Yesterday at the dentist I had a breakdown.

A full on public display of my autism.

He was putting a needle in the roof of my mouth for root canal work, and I was breathing slowly and painfully through it. He told me to keep breathing, to breath with him, and I did but he went too fast.

I lost it.

The mask slipped through my fingers, my tenacious grip failing as I slowed down my breath again to let him finish. When he was done I sat up, and began flapping my hands, rocking, and crying. Apologizing that I had Asperger’s and I just needed a minute.

And after a couple of minutes I lay back down, and let him finish his work for another hour. I walked home, put on the kettle, checked my dogs hadn’t destroyed our back yard, got a glass of water because tea felt it might be too hot, and cried.

I cried my heart out.

I’m a thirty seven year old woman and I’d just openly broke down in my dentist’s office.

But that wasn’t what I was crying about.

It hit me like a brick, a car, a freight train of thought clear and sudden as a shaft of sunlight in a storm.

I wasn’t ashamed.

I was crying because I’d had my melt down in front of strangers and it was okay.

For the last ten months I’d been alone. I spent four months unemployed due to the covid crisis and a new job falling through, writing while applying for jobs before I found one where I could work from home.

I live in Victoria Australia and our premier put us in harsh lock down restrictions to stop covid. I’ve rarely seen other faces that weren’t over the web, twice I’ve seen my husband’s family, and once two friends visited us. No co-workers, no family, nobody else.

But I did spend the last year coming to terms with my Aspergers in a better way than I had in the seven years since I first found out about it. I remember the big click for me was reading Asper Girls after my therapists’ diagnosis and thinking; yes. This is me.

Not everyone took the news well or with much understanding. Many refused to think that it mattered because I was mostly normal, or normal enough as long as I kept my mouth shut. What happened after my diagnosis was a few years of spiraling into a depression that nearly cost me my life. Nobody but my husband and family saw it as a real issue.

Because I was an adult you see; I had a job and could function normally.

No one saw me stim because I’d do it in private or in acceptable manners; clicking pens was a favourite, swinging an office chair from side to side rather than rocking. Any meltdowns were in the car driving home from work screaming until my throat was raw. Staying up too late, listening to the same song over and over at 2am and crying in the dark. I’d get up the next morning and go to work like none of it ever happened. Things I’d done to mask who I was all my life because they were habits already and provided I acted like an ‘adult’.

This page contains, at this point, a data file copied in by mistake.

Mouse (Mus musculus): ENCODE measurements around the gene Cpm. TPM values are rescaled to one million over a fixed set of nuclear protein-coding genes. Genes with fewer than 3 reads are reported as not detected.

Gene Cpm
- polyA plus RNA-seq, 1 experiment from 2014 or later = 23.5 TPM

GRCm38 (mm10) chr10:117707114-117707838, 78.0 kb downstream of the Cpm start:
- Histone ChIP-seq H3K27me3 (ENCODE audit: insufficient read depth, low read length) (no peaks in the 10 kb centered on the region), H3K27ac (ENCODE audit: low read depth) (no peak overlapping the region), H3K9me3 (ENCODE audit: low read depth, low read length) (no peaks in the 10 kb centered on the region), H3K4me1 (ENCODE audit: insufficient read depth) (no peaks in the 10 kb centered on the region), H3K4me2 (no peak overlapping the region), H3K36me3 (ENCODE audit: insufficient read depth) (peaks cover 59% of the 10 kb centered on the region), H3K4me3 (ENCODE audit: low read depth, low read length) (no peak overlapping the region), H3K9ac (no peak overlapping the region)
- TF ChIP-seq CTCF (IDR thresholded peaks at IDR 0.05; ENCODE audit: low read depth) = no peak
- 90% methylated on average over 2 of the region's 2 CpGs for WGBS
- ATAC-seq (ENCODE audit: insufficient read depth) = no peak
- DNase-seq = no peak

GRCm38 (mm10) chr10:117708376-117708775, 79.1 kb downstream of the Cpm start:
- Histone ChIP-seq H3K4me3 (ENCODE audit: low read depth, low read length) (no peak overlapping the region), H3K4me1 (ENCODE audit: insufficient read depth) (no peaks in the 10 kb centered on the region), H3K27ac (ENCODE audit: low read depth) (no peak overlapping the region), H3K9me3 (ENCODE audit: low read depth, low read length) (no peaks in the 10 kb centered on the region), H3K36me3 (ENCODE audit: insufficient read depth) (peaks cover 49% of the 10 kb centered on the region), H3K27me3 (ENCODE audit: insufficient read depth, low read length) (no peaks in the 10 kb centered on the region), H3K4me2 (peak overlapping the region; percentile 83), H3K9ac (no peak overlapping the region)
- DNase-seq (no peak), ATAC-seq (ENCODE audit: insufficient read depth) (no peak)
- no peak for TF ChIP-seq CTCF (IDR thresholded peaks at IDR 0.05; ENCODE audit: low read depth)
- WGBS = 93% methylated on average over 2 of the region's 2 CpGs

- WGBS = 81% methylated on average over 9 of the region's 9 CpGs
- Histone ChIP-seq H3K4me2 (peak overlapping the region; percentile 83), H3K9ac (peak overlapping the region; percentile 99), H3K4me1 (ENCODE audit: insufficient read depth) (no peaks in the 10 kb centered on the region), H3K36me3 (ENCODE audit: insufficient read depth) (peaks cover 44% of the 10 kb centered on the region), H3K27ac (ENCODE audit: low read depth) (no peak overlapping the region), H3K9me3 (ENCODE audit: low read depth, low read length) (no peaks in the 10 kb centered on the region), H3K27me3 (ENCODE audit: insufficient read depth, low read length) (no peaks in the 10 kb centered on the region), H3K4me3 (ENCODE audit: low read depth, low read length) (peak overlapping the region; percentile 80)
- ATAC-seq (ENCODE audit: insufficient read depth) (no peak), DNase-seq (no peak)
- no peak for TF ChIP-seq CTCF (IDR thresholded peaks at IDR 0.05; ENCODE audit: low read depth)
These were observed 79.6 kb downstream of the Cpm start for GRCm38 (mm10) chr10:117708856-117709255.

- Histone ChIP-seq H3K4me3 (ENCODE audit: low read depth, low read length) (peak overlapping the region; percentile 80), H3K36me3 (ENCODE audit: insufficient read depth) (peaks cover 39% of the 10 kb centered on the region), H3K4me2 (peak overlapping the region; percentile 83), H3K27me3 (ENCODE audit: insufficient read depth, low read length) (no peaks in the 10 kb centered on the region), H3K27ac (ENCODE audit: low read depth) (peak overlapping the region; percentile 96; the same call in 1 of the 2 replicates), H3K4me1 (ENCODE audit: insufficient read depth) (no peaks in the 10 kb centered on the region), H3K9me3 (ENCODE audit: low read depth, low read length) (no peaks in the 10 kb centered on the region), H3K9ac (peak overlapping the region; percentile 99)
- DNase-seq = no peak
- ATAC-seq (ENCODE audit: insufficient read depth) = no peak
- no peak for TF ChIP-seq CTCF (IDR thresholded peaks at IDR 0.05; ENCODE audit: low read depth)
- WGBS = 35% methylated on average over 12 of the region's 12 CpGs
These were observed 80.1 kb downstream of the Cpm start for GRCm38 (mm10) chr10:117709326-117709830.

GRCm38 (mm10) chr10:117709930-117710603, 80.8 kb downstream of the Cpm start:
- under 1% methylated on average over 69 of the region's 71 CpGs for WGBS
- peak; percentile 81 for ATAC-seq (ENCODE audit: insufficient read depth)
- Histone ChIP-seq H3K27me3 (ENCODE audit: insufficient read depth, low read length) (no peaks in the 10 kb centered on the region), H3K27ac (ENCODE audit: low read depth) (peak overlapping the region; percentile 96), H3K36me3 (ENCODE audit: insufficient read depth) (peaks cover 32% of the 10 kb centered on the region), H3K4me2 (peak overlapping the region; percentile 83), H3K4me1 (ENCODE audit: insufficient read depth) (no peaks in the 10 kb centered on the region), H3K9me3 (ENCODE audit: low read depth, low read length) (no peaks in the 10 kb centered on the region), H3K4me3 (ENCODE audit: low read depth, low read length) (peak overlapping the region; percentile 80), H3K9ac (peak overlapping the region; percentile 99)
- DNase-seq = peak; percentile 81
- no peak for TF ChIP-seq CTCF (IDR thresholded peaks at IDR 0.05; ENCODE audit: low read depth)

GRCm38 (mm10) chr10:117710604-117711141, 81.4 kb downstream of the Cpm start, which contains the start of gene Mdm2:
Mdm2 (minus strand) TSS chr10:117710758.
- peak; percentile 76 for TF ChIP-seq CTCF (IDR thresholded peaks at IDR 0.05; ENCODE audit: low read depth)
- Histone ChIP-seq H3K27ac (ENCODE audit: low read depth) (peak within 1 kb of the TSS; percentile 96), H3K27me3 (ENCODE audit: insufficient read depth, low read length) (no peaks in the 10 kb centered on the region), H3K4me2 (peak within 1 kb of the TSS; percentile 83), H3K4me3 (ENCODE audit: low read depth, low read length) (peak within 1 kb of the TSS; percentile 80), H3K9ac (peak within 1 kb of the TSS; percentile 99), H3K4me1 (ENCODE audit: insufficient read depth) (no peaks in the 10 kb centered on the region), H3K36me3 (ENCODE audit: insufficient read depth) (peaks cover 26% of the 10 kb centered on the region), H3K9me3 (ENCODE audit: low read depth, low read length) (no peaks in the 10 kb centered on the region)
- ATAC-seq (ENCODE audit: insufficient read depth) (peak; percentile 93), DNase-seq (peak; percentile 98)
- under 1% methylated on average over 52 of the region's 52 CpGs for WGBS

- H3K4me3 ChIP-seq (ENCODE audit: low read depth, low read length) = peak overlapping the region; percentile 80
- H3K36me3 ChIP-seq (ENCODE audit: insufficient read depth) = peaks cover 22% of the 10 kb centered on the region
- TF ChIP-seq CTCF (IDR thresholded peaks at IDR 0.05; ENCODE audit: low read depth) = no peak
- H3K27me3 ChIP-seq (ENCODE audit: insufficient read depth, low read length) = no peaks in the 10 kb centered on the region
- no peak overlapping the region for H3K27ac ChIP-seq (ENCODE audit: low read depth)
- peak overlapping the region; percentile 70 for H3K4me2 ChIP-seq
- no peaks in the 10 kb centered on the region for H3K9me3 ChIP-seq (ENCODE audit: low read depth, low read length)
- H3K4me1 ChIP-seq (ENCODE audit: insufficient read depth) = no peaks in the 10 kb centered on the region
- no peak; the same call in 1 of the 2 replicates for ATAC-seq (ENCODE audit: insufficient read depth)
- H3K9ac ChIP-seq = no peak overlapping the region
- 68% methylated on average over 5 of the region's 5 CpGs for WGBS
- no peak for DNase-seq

I wasn’t very good at it. At work in one place they called me “Wikipedia” for all my useless knowledge. I struggled to make friends and still only have a handful from university. I hate social situations and often drank through them just to stop feeling so fucking out of place all the time. It’s taken years to unlearn how to do this, how to undo so much of the behavior that was self-destructive and hurtful.

Then 2020 hit and I was alone.

And I’ve honestly never been happier.

I openly stim at home, have had more meltdowns this year, asked for compression hugs and become so familiar with my own boundaries in the safety of my home I can go outside without a mask (and for the Aspie inside I’ll clarify that the only mask I’m wearing now is the one on the outside of my face because covid).

I tell people new people I know that I have Aspergers, including for the first time my employer.

But having a minor meltdown at the dentist was the first time in public with strangers I didn’t know. Everyone was cool about it, the dentist left for a minute to let me breath, the nurse stuck around and got me water and tissues (she was so lovely about it), and they just accommodated me.

That won’t always happen. People will probably get unsettled, distance themselves, or refuse to take me serious or think I warrant the space. I’ll find myself leaving situations where I don’t feel safe; I know all this.

I’m holding onto my mask, but I’m choosing now when to put it on. It’s not sitting under my skin as the default lie I’ve lived my whole life. I’m not hiding who I am or what I think or how it affects the world around me.

That’s why I cried; because for the first time in my life I could be 100% me and not be ashamed of my behavior.

I can’t promise I’ll always feel like this, but if you do please know that you are not alone.

There are things we do to fit our amorphous shapes into the proverbial square holes, and much of it makes us extraordinarily unhappy.

This isn’t perfect, and it may not last, but its freeing in his own way. For the first time I feel like the person inside is okay I can work on the person outside, and my health and fitness, without being made to feel ashamed for being clumsy or unathletic. I don’t fit into boxes and wasn’t picked for teams but I know who I am and what I can and can’t do and for once, just this once, its OK.

I wanted to finish this blog post by saying; I get it if you can’t.

It’d be easy to gloss this over with some positive bullshit about “you be you” but it doesn’t always work like that and I know. I’ve been there, I’ll probably be there again one day. But I can tell you that coming to terms with it, to accept myself for who I am, was freeing.

If you can try, if you can’t… one day I hope you can let go, to have the space to be yourself. I’m wishing that so hard for you right now.

I wasn’t easy, or without trauma, but I do feel like a part of me for once has unclenched. I can just sit here, without a mask, and be me.